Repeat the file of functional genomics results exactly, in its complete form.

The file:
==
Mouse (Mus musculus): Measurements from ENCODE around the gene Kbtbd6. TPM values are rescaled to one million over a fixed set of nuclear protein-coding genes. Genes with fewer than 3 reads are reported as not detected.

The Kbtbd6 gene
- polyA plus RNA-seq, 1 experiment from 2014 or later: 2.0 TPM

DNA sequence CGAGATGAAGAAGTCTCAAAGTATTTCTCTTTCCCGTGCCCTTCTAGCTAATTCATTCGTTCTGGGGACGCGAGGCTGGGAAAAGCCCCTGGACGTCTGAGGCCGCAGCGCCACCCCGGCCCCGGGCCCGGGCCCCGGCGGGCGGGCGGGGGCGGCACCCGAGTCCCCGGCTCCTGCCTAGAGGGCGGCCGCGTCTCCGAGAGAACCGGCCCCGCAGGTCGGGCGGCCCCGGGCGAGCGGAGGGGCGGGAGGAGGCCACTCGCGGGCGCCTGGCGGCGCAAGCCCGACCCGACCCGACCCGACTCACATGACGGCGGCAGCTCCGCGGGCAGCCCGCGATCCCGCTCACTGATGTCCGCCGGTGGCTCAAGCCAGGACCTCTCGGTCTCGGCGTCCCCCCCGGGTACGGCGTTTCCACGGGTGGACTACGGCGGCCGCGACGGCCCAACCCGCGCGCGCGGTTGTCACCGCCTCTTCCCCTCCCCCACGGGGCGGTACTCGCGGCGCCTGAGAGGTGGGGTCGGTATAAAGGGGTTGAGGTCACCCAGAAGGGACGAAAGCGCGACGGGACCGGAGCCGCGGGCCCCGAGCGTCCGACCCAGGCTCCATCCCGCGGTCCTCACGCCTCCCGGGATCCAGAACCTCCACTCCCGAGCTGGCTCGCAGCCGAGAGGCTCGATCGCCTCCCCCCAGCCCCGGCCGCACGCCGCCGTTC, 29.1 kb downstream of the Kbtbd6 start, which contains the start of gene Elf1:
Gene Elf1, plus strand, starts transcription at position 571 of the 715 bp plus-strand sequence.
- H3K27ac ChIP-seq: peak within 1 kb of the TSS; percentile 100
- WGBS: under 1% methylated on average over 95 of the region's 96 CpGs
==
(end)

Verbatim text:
Mouse (Mus musculus): Measurements from ENCODE around the gene Kbtbd6. TPM values are rescaled to one million over a fixed set of nuclear protein-coding genes. Genes with fewer than 3 reads are reported as not detected.

The Kbtbd6 gene
- polyA plus RNA-seq, 1 experiment from 2014 or later: 2.0 TPM

DNA sequence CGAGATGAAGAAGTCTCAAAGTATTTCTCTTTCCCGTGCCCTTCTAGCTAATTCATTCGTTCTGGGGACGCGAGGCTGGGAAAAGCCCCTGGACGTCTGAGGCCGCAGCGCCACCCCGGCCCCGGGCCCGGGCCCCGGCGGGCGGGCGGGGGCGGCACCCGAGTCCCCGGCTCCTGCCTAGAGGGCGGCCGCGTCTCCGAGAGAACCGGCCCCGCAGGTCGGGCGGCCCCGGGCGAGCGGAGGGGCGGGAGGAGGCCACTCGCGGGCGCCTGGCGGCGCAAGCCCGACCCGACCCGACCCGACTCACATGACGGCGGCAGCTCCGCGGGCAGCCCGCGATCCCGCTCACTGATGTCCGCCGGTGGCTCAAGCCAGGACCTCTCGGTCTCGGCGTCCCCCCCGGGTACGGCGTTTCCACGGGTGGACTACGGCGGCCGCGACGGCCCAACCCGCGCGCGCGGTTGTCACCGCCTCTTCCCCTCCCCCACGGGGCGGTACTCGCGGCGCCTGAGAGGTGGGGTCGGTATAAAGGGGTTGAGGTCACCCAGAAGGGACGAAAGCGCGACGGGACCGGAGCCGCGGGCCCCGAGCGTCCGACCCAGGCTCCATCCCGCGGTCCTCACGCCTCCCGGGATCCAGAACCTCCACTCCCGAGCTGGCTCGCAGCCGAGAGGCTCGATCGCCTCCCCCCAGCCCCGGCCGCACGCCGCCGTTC, 29.1 kb downstream of the Kbtbd6 start, which contains the start of gene Elf1:
Gene Elf1, plus strand, starts transcription at position 571 of the 715 bp plus-strand sequence.
- H3K27ac ChIP-seq: peak within 1 kb of the TSS; percentile 100
- WGBS: under 1% methylated on average over 95 of the region's 96 CpGs